Something that surprised me: I really disliked Gale. I loved him the first time around and, more than that, I understood him. He wants to fight. War, to him, is the only answer and as such, there will be some unfortunate but necessary casualties. Katniss, on the other hand, can put faces and names to so many casualties already, too many by her own hand. There is no desire for it. Last weekend, I attended a going away party for my friend's younger brother, someone I've known since he was in elementary school. At some point this month, he'll be sent to Afghanistan. War, for me, suddenly has a very familiar face -- one that I'll always see as a little kid. Gale's attitude, his enthusiasm, now seems almost thoughtless. Or is it the necessary mentality of a soldier? The great thing about this book is that it keeps you thinking and even debating with yourself.
For a book that I had such expectation for, Mockingjay delivered. Of course I wanted more of certain characters and storylines (Finnick!), but the characters and the story gave all that they could give. If it's possible to feel fictional characters' blood, sweat, and tears, then you'll feel them with this book. The second reading just confirms that The Hunger Games stands alone as my favorite series.
Pride and Prejudice is a book that can introduce itself. If you don't already have an opinion of it, well, take that up with your non-accredited highPride and Prejudice is a book that can introduce itself. If you don't already have an opinion of it, well, take that up with your non-accredited high school. The question of which edition to buy, though, is whole 'nother beast because there are just so many to choose from.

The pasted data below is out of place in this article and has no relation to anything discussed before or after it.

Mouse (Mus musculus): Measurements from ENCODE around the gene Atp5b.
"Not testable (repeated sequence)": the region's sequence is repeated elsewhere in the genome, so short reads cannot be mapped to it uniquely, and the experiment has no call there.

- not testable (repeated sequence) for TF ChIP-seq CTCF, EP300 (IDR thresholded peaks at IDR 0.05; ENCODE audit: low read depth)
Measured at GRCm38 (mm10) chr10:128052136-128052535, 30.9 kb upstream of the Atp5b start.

Just a sample of Amazon's selection:
You can click "See 15 more paperbacks" three more times and still not be done.
This is how e-books have actually changed my life (and how I think they'll change the world):
I've started judging books by their covers.
Oh, I'll still read exactly what I want to read. But if I'm going to buy a book, an actual book — if I'm going to bring it into my house and make space for it — it better be beautiful. It better justify its visual existence.
I totally agree with this. And amongst the hundreds of editions of Pride and Prejudice, here are the two that I made space for in my library. It's no surprise that these are ones where publishers collaborated with artists to create something beautiful and unique.
Hardcover (ISBN: 9780955881862):
The cover art was done by artist Kazuko Nomoto. I love the little details of this edition, like the white ribbon bookmark and how the first word of the next page is written at the bottom of the page.
Paperback (ISBN: 1402785305):
The cover art was done by fashion illustrator Sara Singh. I think I actually gasped the first time I saw this. (Such a nerd, I know.) I would hang a print of this cover on my wall.